Save the date! According to a new app from TIME, my ideal marriage date is in 11 months and 29 days, which means that unless I want to be a sad, single, lonely forever alone (I might, actually), I’d better find someone to marry on or around February 10, 2015. TIME arrived at this number by analyzing the median age of my married friends on Facebook to ”theoretically identify whether you have passed the point where many of your contemporaries start tying the knot.” Keep reading »
If you’re an avid Tinder user or an OkCupid enthusiast, there’s a new app that can help protect you from the possible dangerous consequences of meeting up with people IRL. NameTag uses facial recognition software to give you all the details on a potential date– including whether or not they’re a registered sex offender. It’s basically an anti-sexual assault Pokédex. The future is now. Read more on The Gloss…
If you haven’t downloaded the LuLu app, go do it. Right now. Seriously, I’ll wait.
LuLu is the craziest thing I have seen since Tinder (and that’s saying something). Basically, every man who has ever existed on Facebook is on here for women to judge. Yes, for women to judge. Mainly it’s for hook ups—but friends can also go on and rate their friends if they want to give them a boost. Otherwise, you find the person you want to date or have pieced up, and you answer a series of questions. Read more on College Candy…
Imagine opening your fridge to find a couple boxes of chow mein from last night, but not much else (you probably don’t have to try too hard to conjure up this scenario, huh?). The only problem is you don’t feel like chow mein, so you snap a quick photo of last night’s noodles, post it to a new app called Leftover Swap, and start scrolling through other local leftover offerings to see if anyone might have some pizza or a sandwich to trade. Are you grossed out or intrigued? Either way, you’re not alone. “It’s obviously not for everybody,” Leftover Swap co-founder Dan Newman told NPR. “But for as many people who seemingly have a problem with it, there’s people who love the idea.” Keep reading »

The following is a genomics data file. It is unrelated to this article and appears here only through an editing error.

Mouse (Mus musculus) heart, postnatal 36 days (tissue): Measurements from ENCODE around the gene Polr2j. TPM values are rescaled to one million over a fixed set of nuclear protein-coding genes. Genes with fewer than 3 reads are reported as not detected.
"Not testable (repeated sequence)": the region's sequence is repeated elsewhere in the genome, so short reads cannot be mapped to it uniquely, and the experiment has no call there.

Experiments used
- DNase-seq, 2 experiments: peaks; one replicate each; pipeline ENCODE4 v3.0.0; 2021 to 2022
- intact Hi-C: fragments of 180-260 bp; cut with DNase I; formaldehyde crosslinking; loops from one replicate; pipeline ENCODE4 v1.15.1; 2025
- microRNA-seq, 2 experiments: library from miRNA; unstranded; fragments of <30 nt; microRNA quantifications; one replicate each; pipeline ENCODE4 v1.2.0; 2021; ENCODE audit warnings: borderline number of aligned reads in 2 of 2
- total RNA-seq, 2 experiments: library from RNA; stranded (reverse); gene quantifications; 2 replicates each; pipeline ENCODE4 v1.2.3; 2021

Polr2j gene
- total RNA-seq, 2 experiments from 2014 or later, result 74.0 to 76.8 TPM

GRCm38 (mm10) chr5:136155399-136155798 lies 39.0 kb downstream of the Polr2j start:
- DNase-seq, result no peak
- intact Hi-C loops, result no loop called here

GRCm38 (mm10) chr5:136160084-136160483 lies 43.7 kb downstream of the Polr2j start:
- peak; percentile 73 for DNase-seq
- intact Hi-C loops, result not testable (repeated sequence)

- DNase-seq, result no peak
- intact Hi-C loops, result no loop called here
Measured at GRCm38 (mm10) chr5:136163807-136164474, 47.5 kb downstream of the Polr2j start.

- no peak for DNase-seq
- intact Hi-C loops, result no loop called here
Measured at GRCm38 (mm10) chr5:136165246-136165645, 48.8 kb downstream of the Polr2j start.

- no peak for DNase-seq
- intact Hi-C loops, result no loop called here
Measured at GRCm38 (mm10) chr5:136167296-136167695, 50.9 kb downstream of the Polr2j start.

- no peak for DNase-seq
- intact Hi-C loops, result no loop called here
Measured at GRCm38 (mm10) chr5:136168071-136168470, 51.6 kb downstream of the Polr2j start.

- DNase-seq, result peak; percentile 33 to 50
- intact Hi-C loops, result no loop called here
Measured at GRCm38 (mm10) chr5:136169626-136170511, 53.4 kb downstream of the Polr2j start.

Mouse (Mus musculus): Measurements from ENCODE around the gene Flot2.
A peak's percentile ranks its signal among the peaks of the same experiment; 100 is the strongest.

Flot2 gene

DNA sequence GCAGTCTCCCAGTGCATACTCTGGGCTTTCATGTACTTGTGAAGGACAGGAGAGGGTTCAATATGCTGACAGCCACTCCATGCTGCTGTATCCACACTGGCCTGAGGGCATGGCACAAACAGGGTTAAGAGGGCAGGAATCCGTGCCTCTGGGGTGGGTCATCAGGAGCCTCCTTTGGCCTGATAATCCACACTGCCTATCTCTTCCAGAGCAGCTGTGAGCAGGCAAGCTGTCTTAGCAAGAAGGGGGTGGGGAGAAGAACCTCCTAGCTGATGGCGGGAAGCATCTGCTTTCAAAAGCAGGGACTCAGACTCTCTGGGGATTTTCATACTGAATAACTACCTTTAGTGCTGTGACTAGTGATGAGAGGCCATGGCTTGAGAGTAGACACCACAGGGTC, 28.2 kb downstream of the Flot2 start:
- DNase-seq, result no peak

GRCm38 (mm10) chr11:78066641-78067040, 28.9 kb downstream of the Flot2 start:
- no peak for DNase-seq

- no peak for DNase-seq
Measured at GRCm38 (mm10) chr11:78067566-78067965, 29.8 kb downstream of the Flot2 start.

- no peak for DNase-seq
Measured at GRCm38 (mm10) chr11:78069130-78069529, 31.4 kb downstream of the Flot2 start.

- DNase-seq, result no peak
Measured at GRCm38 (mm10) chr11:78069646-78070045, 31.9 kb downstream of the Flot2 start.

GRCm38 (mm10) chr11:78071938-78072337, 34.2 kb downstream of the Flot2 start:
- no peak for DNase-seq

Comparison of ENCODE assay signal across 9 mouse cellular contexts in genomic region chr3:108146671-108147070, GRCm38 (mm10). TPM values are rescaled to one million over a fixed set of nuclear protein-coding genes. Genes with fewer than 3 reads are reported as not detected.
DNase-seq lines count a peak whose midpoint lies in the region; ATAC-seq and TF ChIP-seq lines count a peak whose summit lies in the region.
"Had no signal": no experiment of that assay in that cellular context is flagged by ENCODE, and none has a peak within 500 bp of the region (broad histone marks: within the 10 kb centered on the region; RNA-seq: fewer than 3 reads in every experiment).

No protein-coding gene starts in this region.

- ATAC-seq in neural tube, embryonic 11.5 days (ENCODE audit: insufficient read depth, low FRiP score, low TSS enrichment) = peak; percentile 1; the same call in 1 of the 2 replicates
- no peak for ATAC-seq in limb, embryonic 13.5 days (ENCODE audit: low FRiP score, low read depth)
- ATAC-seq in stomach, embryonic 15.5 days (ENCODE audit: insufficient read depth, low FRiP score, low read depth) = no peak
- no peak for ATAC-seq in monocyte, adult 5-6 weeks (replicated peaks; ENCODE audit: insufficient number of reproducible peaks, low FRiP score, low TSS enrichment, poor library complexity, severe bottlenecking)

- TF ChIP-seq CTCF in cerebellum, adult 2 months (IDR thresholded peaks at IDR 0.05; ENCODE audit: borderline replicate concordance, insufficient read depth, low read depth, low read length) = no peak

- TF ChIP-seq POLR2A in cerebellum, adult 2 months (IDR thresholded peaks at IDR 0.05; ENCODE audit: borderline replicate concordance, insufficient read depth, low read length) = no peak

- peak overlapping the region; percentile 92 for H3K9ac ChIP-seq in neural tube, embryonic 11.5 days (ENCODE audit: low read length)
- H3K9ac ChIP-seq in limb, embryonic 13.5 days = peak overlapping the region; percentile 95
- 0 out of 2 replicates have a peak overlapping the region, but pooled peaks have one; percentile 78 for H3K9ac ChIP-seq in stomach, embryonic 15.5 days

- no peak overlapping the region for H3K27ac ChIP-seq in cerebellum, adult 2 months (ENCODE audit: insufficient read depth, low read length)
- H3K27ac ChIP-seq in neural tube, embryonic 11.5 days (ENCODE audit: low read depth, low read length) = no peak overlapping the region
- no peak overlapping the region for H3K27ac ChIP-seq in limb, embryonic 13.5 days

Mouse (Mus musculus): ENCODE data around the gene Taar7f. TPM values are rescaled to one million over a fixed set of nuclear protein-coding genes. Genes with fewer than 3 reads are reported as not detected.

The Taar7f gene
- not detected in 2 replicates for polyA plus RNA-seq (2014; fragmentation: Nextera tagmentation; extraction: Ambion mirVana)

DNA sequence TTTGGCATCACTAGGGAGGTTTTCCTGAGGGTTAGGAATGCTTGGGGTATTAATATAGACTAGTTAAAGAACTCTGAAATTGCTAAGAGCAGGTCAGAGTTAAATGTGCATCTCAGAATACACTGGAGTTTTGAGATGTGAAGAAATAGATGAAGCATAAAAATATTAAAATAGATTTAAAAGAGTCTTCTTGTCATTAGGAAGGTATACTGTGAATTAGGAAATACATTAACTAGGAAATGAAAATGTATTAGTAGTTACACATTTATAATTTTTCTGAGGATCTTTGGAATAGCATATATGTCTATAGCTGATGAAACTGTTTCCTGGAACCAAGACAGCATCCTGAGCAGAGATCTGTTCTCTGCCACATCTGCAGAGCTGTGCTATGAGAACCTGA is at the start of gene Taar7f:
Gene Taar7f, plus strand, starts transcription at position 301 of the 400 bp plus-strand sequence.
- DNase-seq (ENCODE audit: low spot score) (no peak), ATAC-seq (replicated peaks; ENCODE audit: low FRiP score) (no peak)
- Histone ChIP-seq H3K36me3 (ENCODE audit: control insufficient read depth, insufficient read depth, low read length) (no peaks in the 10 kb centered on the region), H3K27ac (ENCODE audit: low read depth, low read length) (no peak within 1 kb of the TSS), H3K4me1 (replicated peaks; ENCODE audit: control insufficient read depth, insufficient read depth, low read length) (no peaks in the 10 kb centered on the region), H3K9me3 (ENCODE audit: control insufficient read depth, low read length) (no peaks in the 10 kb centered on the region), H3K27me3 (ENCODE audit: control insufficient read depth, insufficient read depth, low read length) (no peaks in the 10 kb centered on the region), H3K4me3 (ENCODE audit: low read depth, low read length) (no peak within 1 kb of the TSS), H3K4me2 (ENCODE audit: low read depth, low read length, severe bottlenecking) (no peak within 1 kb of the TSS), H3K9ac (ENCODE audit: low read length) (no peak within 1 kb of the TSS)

Iceland is a pretty small country, people-wise. There’s only around 300,000 people in total, and most of them are related. In Michael Lewis’s 2011 book Boomerang (on the global financial collapse. It’s really good!), he explains that there are only about nine surnames in the country, and everyone is listed in the phone book by their first names. And yes, they all know Bjork. “Yes, I know Bjork,” says a professor at the University of Iceland, whom Lewis interviews. “She can’t sing, and I know her mother from childhood, and they were both crazy. That she is so well known outside of Iceland tells me more about the world than it does about Bjork.”
Thanks to their generally closed society over the last 1,100 years and the fact that everyone has similar last names (ending in either -son or -dottir), dating and mating can be tricky. But a new app, which is loosely translated to mean Incest Prevention Alarm, is hoping to help Icelanders avoid sleeping with relations. Its slogan is “Bump the app before you bump in bed.” Keep reading »